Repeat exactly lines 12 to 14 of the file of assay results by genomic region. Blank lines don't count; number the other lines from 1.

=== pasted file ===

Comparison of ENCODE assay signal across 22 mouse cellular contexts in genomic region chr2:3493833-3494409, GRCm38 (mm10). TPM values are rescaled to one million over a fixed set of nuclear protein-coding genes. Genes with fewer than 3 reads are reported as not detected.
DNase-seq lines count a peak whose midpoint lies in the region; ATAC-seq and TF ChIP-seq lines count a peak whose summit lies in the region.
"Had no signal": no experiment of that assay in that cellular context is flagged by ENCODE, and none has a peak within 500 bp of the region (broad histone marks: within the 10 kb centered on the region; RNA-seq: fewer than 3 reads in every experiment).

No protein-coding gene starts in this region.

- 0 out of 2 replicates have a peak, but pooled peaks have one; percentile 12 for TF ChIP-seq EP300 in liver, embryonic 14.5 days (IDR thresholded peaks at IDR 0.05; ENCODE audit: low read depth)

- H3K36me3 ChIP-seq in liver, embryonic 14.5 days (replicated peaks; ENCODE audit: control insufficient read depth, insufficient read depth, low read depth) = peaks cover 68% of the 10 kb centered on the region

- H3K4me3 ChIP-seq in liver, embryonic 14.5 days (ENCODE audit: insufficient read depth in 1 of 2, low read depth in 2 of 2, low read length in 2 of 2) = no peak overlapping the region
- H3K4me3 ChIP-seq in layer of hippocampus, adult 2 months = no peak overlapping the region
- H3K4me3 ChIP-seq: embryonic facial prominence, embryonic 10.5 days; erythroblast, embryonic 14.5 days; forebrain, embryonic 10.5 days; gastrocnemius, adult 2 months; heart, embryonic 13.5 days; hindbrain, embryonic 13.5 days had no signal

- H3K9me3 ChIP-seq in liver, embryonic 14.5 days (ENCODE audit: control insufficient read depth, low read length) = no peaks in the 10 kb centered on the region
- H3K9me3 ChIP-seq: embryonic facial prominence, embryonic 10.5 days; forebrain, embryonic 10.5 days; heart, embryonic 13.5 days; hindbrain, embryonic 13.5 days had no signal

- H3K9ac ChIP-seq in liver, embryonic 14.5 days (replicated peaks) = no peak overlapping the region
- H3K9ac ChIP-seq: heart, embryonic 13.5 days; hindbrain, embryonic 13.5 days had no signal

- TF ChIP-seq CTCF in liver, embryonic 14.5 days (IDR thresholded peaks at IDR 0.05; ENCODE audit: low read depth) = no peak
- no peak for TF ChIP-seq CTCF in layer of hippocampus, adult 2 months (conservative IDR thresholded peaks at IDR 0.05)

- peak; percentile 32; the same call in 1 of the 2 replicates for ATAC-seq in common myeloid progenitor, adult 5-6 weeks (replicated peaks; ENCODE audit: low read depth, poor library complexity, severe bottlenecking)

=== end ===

- H3K9ac ChIP-seq in liver, embryonic 14.5 days (replicated peaks) = no peak overlapping the region
- H3K9ac ChIP-seq: heart, embryonic 13.5 days; hindbrain, embryonic 13.5 days had no signal

- TF ChIP-seq CTCF in liver, embryonic 14.5 days (IDR thresholded peaks at IDR 0.05; ENCODE audit: low read depth) = no peak